Altitude Design Summit: Why Blog Design Matters in 2010
By Karen Walrond on January 31, 2010
BlogHer Original Post
Last week, I mentioned that I was flying to Salt Lake City to attend the Altitude Design Summit. I left for the Altitude Design Summit and Salt Lake City really not knowing what to expect; and admittedly, I was a bit intimidated attending a conference filled with people who spent their time studying good design (really, what does one wear to a conference like this?).
What I found was a city that was exceedingly friendly; I thought Houston had cornered the market on friendly cities, but seriously, Salt Lake City rivals. The people at the conference weren't just folks who liked pretty clothes or interesting art; these were people who were committed to good design making an impact on emerging markets, saving the environment and improving the way we communicate -- and that's before I even get to the things I learned that strongly relate to my approach to photography, and may affect the way I use this site as a result. These were people determined to share what they knew and draw inspiration from each other. It was all such a pleasant revelation.
The keynote breakfast was really great. Moderated by Heather Armstrong of Dooce, the panel included Grace Bonney of Design*Sponge, Jean Aw of NOTCOT, and Maxwell Gillingham-Ryan of Apartment Therapy. They discussed why the focus on design was so important these days. To be honest, I didn't think that I would get a lot out of this session, since I'm not a design blogger but a photoblogger -- and yet, the panel was riveting. I was particularly interested in Gillingham-Ryan's philosophy behind his site -- that every person, regardless of income, should have the right to live in a place that felt like a refuge, like home, and that good (and even more importantly, inexpensive) design was the path to doing so. All of the panelists agreed that there was a move toward the understanding that providing good content on blogs should be worth of compensation. And on a personal note, I loved Aw's comment that, if done well, advertising can be "like the jewelry on your site."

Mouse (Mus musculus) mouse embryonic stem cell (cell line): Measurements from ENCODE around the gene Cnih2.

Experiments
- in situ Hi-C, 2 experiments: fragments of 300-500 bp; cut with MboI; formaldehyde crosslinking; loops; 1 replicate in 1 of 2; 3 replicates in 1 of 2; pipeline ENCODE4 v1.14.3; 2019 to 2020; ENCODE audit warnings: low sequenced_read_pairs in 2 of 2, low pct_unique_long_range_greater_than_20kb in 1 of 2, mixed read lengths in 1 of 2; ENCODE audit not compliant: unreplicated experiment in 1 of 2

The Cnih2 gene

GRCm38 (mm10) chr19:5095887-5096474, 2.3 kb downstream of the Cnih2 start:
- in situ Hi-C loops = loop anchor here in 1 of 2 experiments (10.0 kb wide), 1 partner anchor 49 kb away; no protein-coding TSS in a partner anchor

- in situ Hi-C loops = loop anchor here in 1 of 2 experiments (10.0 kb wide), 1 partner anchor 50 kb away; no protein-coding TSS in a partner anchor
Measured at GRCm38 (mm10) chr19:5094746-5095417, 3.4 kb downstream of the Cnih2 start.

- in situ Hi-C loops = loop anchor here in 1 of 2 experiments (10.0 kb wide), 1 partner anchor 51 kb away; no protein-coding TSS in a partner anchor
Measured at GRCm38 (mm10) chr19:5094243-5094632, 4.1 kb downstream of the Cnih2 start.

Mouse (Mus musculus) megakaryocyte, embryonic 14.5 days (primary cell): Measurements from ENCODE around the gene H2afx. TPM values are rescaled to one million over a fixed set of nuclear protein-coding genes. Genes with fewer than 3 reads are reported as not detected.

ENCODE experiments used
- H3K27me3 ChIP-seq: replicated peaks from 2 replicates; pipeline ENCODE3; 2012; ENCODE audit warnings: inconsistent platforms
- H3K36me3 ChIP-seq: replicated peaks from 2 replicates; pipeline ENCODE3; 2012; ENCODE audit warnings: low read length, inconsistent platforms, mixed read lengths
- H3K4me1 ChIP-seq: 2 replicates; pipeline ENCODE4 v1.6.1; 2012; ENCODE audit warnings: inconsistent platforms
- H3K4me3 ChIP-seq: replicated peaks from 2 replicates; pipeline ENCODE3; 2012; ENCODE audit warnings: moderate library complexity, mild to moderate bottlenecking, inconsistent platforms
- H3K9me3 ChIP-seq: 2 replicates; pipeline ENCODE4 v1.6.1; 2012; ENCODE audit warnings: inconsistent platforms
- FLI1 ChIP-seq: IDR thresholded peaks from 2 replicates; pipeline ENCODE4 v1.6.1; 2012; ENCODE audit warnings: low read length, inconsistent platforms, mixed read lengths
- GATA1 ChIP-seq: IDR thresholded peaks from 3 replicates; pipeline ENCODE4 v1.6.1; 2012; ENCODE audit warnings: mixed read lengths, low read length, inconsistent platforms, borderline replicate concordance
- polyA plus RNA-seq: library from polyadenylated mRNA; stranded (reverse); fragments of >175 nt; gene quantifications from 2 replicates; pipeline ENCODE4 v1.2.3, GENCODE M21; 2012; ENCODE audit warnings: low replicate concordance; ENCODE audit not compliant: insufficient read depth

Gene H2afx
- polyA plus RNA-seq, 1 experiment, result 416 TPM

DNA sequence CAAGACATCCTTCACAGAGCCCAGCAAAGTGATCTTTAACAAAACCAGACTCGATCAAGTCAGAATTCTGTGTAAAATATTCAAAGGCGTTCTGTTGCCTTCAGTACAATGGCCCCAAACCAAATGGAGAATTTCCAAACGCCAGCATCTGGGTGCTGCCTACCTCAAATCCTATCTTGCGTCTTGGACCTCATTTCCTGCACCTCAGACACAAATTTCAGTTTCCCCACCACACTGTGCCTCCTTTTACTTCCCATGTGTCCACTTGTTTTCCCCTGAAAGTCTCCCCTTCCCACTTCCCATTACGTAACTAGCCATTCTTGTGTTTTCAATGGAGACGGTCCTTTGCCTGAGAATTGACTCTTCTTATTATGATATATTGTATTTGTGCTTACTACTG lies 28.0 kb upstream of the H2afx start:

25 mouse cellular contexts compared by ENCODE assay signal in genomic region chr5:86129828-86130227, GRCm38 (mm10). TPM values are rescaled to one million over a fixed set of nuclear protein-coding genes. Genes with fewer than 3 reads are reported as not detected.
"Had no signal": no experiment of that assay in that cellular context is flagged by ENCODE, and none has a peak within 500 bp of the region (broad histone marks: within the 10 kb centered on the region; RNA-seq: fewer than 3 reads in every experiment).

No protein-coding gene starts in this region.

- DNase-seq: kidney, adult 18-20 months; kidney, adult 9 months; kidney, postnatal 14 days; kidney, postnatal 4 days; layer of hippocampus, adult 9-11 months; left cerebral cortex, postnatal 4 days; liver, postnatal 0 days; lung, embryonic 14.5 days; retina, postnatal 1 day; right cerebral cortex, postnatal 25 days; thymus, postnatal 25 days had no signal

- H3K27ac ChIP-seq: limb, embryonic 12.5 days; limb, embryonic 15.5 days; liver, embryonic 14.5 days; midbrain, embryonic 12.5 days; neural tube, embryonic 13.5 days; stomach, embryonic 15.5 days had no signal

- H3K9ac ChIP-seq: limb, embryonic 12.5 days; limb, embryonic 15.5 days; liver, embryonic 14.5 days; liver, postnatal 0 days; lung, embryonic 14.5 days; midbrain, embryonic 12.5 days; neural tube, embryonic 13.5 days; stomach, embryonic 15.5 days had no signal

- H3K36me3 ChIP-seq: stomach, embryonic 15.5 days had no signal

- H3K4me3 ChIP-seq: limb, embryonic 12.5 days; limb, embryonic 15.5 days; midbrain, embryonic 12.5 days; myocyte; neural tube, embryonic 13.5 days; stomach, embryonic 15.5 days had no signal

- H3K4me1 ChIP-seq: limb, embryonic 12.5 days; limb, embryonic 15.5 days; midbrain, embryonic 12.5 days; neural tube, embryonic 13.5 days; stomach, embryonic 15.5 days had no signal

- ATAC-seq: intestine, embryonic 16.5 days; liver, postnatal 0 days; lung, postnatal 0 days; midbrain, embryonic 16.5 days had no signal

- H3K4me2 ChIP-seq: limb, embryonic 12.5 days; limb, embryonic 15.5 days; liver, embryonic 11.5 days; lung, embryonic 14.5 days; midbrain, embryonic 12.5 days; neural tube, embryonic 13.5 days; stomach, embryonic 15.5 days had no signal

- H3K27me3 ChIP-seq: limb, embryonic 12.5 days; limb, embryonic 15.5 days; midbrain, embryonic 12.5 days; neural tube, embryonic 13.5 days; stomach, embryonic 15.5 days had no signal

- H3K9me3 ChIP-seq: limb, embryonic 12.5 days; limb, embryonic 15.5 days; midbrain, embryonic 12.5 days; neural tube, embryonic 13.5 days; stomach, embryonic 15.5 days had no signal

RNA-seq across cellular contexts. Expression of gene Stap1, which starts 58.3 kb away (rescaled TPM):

Another great highlight of the conference was the lunchtime keynote -- in fact, it was nothing less than stunning. Erik Natzke is a digital artist, whose surreal "paintings" positively come to life on screen, and DJ Earworm is a mashup artist, whose musical arrangements completely blow the mind (seriously the top 25 songs of 2009 in one arrangement? that's MADNESS!). It was one of the best mealtime presentations I've ever been to -- the entire audience was riveted, even as they munched on their lunches.
And then, beautifully woven through these great talks were panels on design theory (topics like "Can Design Save Social Media?"), and technology ("the realities and challenges of working on the web") and business ("monetizing your site in creative ways," as well as some of the legal aspects of working on the web). And all of this deliciousness was crammed into little more than 24 hours.
In short, I thought the conference was great, particularly for its inaugural year -- and I was pleasantly surprised that the focus wasn't actually on "design bloggers" as much as it was "bloggers who care about design." So regardless of how you might identify yourself and your blog, the fact is that if you care about the design of your blog, and generally doing the business of blogging with style, run, do not walk, to sign up for this conference for 2011. You'll be very glad you did.
Karen Walrond is a writer and photographer in Houston, Texas. Read/See more of her life at www.chookooloonks.com
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